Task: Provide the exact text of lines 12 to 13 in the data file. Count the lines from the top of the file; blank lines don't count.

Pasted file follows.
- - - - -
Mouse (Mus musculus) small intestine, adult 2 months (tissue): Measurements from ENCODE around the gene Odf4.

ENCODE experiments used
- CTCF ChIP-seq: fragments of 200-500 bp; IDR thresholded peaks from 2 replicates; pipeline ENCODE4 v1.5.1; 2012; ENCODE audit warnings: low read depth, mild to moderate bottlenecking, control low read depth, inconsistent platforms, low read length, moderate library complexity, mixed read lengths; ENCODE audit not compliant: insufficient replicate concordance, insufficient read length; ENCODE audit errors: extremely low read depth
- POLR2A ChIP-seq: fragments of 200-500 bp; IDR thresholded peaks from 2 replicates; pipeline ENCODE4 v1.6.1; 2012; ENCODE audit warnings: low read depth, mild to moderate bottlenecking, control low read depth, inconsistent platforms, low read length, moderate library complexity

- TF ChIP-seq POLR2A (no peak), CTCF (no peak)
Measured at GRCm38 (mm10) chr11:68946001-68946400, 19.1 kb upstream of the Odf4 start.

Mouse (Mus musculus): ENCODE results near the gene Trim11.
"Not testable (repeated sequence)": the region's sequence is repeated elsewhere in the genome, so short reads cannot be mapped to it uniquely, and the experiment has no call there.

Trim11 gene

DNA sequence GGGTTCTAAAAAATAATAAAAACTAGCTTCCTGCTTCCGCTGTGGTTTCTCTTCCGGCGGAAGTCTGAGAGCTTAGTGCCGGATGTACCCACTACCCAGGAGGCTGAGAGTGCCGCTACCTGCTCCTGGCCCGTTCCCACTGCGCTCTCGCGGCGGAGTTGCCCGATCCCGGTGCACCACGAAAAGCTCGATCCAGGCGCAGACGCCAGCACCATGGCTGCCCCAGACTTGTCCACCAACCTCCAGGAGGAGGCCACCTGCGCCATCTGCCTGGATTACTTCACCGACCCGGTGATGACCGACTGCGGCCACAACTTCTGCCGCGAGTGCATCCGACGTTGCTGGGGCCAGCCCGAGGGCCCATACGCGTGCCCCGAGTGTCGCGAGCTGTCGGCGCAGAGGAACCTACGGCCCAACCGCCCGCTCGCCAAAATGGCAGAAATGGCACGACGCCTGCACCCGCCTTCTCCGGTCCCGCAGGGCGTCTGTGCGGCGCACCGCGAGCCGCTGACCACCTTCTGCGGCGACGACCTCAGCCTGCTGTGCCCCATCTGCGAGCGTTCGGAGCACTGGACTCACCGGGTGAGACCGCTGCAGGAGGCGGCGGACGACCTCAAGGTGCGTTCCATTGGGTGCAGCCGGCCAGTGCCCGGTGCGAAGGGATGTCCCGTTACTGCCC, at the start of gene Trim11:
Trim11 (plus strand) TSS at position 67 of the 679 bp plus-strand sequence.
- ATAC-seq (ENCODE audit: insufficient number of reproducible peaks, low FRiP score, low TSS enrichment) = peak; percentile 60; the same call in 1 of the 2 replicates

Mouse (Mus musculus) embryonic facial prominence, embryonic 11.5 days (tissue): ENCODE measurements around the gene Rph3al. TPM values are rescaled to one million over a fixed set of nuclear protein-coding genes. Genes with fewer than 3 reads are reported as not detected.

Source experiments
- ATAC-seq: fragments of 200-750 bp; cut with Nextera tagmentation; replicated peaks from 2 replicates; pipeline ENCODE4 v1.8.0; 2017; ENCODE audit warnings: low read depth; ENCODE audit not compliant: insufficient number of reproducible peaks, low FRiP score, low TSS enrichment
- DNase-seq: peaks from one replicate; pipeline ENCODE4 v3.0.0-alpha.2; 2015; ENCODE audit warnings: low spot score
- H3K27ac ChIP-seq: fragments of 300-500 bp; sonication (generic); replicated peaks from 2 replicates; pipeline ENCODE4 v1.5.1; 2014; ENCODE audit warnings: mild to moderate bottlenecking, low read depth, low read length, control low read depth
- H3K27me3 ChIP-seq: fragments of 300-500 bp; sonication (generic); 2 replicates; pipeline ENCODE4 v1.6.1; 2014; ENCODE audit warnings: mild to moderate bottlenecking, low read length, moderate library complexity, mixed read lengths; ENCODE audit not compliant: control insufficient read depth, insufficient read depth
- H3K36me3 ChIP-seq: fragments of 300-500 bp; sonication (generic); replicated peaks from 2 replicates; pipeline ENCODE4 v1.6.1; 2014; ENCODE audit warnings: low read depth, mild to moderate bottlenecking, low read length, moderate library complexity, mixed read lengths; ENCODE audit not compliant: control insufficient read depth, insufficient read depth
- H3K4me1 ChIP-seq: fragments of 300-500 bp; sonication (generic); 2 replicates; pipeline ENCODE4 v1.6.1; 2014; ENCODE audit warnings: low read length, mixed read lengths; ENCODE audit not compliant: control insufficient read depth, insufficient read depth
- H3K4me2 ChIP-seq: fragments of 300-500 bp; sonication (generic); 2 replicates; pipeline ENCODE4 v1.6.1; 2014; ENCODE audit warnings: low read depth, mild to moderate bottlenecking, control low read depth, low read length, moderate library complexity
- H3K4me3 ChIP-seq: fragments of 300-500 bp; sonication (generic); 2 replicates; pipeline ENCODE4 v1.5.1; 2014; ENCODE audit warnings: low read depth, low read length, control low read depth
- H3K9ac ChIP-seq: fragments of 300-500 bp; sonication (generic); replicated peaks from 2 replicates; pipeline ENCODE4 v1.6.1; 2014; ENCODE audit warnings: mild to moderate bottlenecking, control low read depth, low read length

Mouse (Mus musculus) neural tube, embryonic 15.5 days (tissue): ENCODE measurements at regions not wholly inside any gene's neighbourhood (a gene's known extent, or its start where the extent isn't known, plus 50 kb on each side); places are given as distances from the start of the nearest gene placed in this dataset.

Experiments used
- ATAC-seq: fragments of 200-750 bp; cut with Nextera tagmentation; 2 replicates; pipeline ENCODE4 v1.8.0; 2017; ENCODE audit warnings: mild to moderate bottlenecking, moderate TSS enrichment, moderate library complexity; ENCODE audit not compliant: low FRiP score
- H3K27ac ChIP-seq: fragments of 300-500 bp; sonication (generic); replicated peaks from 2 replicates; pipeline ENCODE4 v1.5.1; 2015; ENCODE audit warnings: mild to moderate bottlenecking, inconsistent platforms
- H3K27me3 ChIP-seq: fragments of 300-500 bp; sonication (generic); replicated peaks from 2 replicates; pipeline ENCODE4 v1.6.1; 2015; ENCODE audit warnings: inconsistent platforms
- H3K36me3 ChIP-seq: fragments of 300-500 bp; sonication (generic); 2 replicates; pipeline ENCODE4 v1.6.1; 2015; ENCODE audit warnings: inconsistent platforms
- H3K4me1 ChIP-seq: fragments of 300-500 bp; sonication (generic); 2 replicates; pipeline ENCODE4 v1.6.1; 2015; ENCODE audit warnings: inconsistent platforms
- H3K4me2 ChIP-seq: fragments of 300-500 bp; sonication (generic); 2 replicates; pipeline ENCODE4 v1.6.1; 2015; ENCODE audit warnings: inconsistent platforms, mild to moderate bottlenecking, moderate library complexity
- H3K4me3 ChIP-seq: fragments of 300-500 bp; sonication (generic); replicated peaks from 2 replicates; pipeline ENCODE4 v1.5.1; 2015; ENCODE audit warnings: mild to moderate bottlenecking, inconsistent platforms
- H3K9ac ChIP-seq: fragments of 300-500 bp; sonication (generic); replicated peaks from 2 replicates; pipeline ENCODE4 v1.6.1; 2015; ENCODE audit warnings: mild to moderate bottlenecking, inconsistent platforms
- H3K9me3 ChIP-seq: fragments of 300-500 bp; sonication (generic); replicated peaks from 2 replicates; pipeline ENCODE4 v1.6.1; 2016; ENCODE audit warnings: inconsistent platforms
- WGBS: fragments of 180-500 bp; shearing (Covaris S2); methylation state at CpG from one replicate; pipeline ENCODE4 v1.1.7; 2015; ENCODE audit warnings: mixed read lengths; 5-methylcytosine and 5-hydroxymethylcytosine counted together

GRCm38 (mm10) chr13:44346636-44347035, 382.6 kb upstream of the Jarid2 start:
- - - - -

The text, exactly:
- ATAC-seq (ENCODE audit: insufficient number of reproducible peaks, low FRiP score, low TSS enrichment) = peak; percentile 60; the same call in 1 of the 2 replicates

Mouse (Mus musculus) embryonic facial prominence, embryonic 11.5 days (tissue): ENCODE measurements around the gene Rph3al. TPM values are rescaled to one million over a fixed set of nuclear protein-coding genes. Genes with fewer than 3 reads are reported as not detected.